WASHINGTON—Any day now, the EPA will be weighing in with an analysis of the State Department's final environmental evaluation of the controversial oil sands Keystone XL pipeline.
Environmental Protection Agency Administrator Lisa Jackson said Friday that authorities from her agency's Office of Enforcement and Compliance Assurance will be responding to the document, which was released Aug. 26, within "the next week or so."
Jackson's agency—which could force President Obama to decide the fate of the pipeline even if Secretary of State Hillary Clinton initially OKs it—has been less than complimentary of the State Department's previous two environmental assessments of the fiercely debated $7 billion proposed project.
If EPA officials are as critical of the department's final environmental evaluation, pipeline opponents are hopeful their concerns will prompt Jackson to challenge the potential approval of Keystone XL later this year. Federal law requires that the president be the final decision-maker if the EPA or any of the other seven "cooperating agencies" involved in the pipeline review object to the State Department's conclusion.
William Daley, the president's chief of staff, recently told leaders of environmental organizations that the White House would not participate in the final ruling unless one of those agencies takes exception to the State Department's final determination, according to media reports.
Calgary-based TransCanada's proposed pipeline would pump diluted bitumen, a particularly dirty type of heavy crude, 1,702 miles from mines in Alberta to Gulf Coast refineries.
"We will be commenting," Jackson told an audience gathered near Capitol Hill at the Newseum. The event, an energy breakfast organized by PoliticoPro, featured an hour-long question-and-answer session with the EPA administrator.
When a reporter pressed Jackson on what her decision about the pipeline would be, she smiled and quipped, "I've got 99 problems ... but that ain't one."
How Tough Will EPA Be This Time?
Pipeline opponents, many already convinced that the State Department eventually will approve Keystone XL, are counting on EPA authorities to be as tough on the final environmental review as they were on the first two.
The EPA gave the State Department its lowest grade of "inadequate" back in July 2010 after Clinton's team issued its first draft of the environmental review on Keystone XL. That harsh dressing-down forced the State Department to collect more data before completing a revamped draft in mid-April.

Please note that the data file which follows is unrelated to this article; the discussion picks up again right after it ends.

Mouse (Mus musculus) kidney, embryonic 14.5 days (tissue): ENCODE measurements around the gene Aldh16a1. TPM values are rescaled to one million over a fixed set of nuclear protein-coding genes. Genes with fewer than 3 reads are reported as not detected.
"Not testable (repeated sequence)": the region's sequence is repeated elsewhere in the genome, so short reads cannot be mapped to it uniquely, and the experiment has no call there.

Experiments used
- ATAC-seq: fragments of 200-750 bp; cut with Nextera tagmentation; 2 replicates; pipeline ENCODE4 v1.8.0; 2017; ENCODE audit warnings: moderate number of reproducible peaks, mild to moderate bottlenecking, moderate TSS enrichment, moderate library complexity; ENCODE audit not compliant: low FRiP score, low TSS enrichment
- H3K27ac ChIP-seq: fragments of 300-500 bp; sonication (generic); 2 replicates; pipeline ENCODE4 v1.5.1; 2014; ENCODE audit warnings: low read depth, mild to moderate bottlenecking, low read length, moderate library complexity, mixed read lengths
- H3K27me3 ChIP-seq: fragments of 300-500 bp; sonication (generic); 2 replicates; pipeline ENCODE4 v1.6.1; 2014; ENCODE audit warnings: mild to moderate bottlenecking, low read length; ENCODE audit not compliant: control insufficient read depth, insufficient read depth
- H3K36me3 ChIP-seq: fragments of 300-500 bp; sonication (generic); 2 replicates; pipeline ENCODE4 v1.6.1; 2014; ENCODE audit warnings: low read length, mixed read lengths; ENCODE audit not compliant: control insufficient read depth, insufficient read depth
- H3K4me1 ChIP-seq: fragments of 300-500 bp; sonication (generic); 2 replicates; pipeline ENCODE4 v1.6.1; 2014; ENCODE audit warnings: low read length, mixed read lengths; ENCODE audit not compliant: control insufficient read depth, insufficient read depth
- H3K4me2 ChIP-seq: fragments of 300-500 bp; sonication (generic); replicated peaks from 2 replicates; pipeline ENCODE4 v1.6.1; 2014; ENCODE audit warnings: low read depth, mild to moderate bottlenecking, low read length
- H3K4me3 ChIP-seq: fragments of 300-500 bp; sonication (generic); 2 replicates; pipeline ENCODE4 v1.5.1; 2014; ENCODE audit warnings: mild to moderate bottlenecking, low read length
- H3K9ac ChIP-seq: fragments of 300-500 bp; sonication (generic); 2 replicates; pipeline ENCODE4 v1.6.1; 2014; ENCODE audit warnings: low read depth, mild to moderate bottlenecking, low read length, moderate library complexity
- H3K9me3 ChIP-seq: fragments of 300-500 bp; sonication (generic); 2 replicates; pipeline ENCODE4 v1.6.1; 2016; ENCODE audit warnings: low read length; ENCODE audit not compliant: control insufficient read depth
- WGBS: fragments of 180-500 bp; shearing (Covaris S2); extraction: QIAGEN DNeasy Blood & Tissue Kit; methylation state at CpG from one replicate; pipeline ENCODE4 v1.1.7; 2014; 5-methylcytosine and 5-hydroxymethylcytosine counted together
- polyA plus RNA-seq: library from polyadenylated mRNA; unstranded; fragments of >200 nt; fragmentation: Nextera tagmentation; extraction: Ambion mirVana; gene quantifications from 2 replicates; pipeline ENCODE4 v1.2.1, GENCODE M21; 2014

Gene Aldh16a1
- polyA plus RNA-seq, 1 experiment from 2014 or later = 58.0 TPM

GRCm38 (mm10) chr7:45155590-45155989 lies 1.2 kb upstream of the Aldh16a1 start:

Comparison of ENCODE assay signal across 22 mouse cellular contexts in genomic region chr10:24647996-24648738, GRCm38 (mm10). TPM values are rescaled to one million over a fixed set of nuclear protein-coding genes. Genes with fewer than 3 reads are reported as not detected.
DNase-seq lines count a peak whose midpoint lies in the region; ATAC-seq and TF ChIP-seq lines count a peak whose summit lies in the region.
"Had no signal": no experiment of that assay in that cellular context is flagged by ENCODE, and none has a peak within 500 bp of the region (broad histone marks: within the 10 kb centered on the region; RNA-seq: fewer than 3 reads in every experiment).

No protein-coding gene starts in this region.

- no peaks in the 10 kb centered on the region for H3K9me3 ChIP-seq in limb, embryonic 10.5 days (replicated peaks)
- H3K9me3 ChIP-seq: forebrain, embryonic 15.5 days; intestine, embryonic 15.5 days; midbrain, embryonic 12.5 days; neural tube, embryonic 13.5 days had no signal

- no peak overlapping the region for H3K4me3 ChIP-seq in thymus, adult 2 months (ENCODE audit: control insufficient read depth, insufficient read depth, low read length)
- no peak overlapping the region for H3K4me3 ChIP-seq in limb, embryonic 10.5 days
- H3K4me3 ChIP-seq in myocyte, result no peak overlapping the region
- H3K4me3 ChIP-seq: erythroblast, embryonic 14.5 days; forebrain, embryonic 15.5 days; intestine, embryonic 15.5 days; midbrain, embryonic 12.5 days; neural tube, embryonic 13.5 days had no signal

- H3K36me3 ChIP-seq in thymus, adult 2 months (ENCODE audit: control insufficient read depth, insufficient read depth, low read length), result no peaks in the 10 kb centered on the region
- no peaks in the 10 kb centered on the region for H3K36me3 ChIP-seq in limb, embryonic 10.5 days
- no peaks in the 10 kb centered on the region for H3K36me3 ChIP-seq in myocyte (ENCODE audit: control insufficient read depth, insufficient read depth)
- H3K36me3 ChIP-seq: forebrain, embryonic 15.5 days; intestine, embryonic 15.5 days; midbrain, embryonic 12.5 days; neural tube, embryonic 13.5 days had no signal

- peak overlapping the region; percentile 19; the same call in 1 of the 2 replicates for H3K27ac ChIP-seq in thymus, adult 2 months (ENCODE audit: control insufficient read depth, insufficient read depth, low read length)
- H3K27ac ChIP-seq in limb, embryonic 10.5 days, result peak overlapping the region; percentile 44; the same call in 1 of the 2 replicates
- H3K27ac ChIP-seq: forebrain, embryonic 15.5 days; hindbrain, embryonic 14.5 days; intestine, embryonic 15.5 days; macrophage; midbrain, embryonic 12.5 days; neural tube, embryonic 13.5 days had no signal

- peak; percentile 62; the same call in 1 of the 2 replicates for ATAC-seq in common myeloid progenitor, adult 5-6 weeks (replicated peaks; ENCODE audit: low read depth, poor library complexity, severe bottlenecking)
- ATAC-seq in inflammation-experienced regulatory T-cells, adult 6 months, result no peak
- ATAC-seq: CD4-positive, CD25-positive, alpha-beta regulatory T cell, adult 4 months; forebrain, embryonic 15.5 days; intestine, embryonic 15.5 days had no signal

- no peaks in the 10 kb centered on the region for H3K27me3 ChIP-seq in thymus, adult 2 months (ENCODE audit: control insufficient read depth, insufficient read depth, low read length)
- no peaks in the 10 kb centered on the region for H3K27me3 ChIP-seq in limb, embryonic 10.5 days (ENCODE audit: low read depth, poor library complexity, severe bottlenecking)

Even though EPA bumped up its grade on the department's second attempt from "inadequate" to "insufficient information" in June, the agency noted that it has "identified significant environmental impacts that must be avoided ... to provide adequate protection to the environment."
Agency officials criticized the department's second effort for falling short on addressing safety and oil spill risks along a less-than-satisfactory route, missing the mark on calculating lifecycle greenhouse gas emissions, and failing to consider the potential damage to wetlands and migratory birds and the dangers to at-risk communities.
If completed, the 36-inch diameter pipeline would be capable of delivering up to 830,000 barrels of heavy crude daily.
The State Department's final environmental assessment of Keystone XL concluded what the agency had confirmed in its previous two versions: that constructing and operating the pipeline would have "limited adverse environmental impacts” and "there would be no significant impacts to most resources along the proposed project corridor."
In the U.S. Interest? 9 Agencies Get a Say
Release of the final environmental assessment of the pipeline triggered the late August start of a separate 90-day review led by the State Department. Now federal authorities are in the midst of deciding whether the pipeline is in the "national interest." This examination extends beyond the pipeline's environmental repercussions to take into account economic, political, energy security and foreign policy considerations.
Citizens had the opportunity to voice their concerns on these topics during a series of hearings the State Department organized in the half dozen states affected by the Keystone XL. Public meetings in Montana, South Dakota, Nebraska, Kansas, Oklahoma and Texas concluded with an Oct. 7 gathering in downtown Washington, D.C.